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Save time and netting on big round hay bales with Joel Schreurs’ bale spear. It has three double spears to handle three bales at a time.

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The Kuhn Axis 50.1 fertilizer spreader provides operators with high flow rates, precise material flow and accurate spreading and reduced spreading time for more profitable operation.

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University of Missouri (MU) Extension agronomy specialists have been closely monitoring true armyworm activity in various crops in Missouri this year. This comes after reports of significant damage to forages and crops in northern Arkansas.

Click here to read about armyworm activity in Arkansas.

To date there have been evidence in sections of southwest Missouri of armyworm activity on fescue, bermudagrass, wheat and corn. Some high numbers of moth counts have been observed in southern Missouri monitoring traps in the last month.     

Tim Schnakenberg, an agronomy specialist with MU Extension based in Galena, Missouri, has received reports of true armyworms from Barry, Cedar, Dade, Stone and Christian counties in the last few days.

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The University of Illinois announced that Monsanto Company pledged a $250,000 grant to be put towards an initiative between the College of Agricultural, Consumer and Environmental Sciences (ACES) and the College of Media.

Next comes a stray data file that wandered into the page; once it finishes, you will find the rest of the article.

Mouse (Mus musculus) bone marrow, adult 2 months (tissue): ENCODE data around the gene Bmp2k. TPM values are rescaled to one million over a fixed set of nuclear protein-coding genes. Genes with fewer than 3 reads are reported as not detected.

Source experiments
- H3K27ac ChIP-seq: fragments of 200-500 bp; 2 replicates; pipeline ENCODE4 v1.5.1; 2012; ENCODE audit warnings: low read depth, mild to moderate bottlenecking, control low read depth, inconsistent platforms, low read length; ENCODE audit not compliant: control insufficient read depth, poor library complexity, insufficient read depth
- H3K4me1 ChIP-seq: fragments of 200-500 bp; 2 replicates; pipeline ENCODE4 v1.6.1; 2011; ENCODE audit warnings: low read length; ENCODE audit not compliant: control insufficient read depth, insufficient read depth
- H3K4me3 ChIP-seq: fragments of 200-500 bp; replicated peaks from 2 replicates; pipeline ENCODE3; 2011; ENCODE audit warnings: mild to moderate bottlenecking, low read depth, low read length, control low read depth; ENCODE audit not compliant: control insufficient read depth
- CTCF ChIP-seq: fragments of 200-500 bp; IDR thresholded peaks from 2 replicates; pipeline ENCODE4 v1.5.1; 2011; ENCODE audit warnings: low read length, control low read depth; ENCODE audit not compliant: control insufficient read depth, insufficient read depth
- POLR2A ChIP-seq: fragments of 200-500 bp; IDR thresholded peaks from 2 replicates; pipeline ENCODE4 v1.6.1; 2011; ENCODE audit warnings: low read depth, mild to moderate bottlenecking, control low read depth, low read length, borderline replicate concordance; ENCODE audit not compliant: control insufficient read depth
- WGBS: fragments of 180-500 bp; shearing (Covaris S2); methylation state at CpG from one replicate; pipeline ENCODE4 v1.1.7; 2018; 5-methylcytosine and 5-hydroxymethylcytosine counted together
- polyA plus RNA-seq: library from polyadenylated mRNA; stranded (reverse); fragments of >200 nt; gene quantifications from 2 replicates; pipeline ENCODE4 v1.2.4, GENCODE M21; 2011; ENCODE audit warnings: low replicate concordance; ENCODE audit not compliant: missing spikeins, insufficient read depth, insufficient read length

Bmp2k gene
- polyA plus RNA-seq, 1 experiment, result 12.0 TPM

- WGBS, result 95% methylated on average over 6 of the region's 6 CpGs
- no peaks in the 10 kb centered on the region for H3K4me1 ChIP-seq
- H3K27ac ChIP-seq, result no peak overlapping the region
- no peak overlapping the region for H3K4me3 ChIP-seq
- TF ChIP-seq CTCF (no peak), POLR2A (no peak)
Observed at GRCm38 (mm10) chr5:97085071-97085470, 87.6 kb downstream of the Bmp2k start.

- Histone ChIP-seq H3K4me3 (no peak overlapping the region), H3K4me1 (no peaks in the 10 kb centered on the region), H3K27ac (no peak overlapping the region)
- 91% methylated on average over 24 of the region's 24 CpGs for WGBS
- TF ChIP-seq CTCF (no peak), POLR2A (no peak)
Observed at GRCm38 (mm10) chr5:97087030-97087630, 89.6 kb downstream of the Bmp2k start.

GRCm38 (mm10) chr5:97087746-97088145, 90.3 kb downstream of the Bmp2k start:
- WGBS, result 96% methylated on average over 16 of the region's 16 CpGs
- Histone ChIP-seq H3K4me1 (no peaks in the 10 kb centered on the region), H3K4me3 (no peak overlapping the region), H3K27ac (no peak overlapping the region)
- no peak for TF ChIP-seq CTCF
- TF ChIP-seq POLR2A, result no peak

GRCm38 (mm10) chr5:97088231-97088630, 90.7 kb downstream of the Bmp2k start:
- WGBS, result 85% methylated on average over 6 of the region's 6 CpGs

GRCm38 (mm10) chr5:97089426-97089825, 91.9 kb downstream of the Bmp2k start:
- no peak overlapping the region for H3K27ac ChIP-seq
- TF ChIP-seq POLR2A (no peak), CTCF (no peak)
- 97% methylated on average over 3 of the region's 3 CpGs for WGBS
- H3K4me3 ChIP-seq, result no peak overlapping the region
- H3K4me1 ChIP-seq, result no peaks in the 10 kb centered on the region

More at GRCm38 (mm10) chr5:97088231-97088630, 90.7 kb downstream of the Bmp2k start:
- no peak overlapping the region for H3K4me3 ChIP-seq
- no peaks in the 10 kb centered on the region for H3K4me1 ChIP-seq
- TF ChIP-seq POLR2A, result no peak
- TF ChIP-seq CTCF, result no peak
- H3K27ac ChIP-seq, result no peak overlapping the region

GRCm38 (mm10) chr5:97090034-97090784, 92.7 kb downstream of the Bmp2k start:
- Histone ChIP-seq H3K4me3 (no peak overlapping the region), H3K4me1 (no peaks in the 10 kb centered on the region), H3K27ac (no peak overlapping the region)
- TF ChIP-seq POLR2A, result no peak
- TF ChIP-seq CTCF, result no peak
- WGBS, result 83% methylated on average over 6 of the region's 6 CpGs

The initiative will help establish an Agricultural Communications Program endowed chair that will strengthen communications for agricultural and rural development.

The James F. Evans Endowed Chair in Agricultural Communications will provide leadership for the joint program between the College of ACES and the College of Media by serving current and future agricultural communicators through courses, service initiatives, research and relationship building.

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What began as a few outdoor garden beds showcasing North Carolina’s agricultural legacy will soon blossom into a living, thriving exhibit at the N.C. Museum of History in Raleigh.

The museum is partnering with Syngenta, located in Research Triangle Park and Greensboro, to make the exhibit grow.

The chronological exhibit History of the Harvest will connect the state’s agricultural past with today’s cutting-edge research and development by universities and companies such as Syngenta.

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